3) Timing is everything
Now is the best time to adopt an East-to-West strategy. Not only are China and India continuing to show promise as solid markets to launch a new business, but more established global companies are also eyeing them and adjacent markets in search of greener pastures.
This focus on the East presents great opportunities to connect with established brands that are trying to grow in comparatively young markets — an easier in than trying to forge the same relationship in the West — so if you can win the confidence of customers in emerging Eastern markets, you can use this as a path to capture larger business in developed markets too. Today, we work with many global brands in the U.S., UK, and Australia through initial business relationships established with their Asian regional headquarters.
4) Move fast
Speed of execution is critical. Starting in one market and expanding globally requires smart and swift execution; it’s easy to get caught up and slow down, especially when you are a small company with limited resources. Not everything will be the same market-to-market, but you’d be surprised at how many similarities you will encounter.
I would strongly recommend that you leverage the lessons from the first few countries you expand into and figure out the model of what makes a broader geographic expansion successful. In addition to your global team, consider a combination of local leadership for sales and operations, marketing, PR, strategic partnerships, and 24/7 support, depending on the needs of your business, that is more ingrained socially and economically with each market. But make sure that your business models, and business values, are implemented consistently, ideally in a frugal fashion.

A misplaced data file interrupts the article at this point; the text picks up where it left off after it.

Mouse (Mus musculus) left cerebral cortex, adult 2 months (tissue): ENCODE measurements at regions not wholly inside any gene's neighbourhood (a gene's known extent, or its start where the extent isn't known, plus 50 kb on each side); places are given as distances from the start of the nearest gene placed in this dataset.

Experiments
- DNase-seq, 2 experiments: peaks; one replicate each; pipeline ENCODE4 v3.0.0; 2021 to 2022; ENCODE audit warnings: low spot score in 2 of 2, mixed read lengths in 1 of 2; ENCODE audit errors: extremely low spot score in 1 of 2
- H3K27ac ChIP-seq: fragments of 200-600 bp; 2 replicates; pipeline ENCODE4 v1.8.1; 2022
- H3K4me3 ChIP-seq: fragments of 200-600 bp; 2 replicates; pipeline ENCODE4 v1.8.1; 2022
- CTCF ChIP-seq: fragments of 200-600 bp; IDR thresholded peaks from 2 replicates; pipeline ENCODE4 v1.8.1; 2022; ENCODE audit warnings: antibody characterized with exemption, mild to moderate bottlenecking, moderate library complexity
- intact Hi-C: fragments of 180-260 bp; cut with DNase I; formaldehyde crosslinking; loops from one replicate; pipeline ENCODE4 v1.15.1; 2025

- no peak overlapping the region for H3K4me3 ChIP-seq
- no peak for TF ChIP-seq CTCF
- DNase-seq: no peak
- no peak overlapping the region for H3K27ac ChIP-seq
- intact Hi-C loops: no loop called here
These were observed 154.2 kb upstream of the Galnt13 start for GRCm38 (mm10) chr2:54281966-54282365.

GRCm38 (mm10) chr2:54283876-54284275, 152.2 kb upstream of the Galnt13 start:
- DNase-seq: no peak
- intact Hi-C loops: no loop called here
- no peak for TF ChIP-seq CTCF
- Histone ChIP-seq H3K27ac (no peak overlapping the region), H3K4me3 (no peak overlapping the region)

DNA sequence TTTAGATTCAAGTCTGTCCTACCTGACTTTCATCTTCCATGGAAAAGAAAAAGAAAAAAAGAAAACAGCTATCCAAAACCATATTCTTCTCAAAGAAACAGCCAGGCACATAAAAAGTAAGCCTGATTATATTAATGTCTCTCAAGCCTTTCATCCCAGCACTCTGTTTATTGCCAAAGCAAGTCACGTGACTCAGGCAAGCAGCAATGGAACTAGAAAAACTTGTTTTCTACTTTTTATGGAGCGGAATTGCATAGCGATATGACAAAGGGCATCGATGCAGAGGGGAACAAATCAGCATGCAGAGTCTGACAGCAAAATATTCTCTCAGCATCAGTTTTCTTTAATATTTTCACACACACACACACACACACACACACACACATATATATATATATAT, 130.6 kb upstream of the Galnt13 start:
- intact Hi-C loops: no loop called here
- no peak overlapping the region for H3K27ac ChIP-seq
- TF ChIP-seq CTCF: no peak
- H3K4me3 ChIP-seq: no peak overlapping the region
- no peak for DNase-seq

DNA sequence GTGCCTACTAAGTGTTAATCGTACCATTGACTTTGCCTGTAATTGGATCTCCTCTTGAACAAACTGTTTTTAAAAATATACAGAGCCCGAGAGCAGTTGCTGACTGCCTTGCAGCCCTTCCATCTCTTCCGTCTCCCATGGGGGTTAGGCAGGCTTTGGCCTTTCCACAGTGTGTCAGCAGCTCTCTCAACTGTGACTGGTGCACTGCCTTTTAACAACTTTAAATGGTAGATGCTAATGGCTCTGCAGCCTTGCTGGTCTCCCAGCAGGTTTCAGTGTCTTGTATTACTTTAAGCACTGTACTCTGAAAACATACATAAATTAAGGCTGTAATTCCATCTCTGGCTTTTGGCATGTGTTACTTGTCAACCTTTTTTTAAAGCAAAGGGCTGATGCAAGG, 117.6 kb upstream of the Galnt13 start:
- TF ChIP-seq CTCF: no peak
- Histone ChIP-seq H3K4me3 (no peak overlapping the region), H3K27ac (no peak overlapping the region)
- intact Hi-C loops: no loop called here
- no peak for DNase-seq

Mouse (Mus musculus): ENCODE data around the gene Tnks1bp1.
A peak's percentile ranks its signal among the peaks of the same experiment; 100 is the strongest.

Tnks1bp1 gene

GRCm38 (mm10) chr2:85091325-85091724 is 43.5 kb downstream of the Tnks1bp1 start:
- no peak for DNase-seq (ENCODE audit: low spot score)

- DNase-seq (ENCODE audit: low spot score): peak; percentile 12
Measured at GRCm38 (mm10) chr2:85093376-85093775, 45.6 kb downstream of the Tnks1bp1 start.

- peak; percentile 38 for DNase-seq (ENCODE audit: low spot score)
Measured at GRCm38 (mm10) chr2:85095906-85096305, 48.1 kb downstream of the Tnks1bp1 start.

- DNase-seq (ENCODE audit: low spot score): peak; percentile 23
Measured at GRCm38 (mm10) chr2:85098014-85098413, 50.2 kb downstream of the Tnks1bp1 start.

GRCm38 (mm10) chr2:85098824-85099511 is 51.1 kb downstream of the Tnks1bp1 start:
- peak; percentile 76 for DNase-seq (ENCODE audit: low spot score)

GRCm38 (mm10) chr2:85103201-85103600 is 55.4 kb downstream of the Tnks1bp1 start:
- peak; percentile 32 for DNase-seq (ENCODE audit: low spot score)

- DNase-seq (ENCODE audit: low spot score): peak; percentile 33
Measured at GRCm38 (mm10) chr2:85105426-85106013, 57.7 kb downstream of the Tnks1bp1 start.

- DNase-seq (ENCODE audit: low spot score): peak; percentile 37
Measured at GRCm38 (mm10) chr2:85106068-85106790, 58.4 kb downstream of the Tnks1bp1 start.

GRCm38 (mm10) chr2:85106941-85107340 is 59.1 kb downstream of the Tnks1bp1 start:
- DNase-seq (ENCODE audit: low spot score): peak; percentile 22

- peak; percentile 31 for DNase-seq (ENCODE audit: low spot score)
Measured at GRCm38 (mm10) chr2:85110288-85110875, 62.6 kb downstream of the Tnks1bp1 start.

5) Think globally
Having a global presence means acting like a global company. From the very beginning, we thought like a global company and didn’t compromise on hiring the best talent. No matter where you’re starting your company, East or West, you can’t afford to think small.
InMobi is in the advertising business, so we understand that local nuances and sensitivities are crucial for the advertisers’ success. We decided upfront that we needed capable local leadership that came with a good understanding of the region, culture, and way of doing business. We also spent quality executive time in hiring these leaders for the regions. As we moved from East to West, these first executives were able to impart immense knowledge on their newer colleagues, who came to their roles armed with this knowledge — and the freedom and flexibility to change what they needed to in order to make Western operations work. Thinking back, our conviction to hire top talent that could thrive locally and teach globally is probably one of the most crucial factors in our success as a company.
There is no standard formula for a successful East-to-West strategy, but I hope that the factors outlined set you thinking about a strategy that is relevant for your business. That said, I guarantee that you will face numerous hurdles and make multiple mistakes; I’ll be sure to share a few of my own in the next post.
This is a reproduction of the original post on VentureBeat.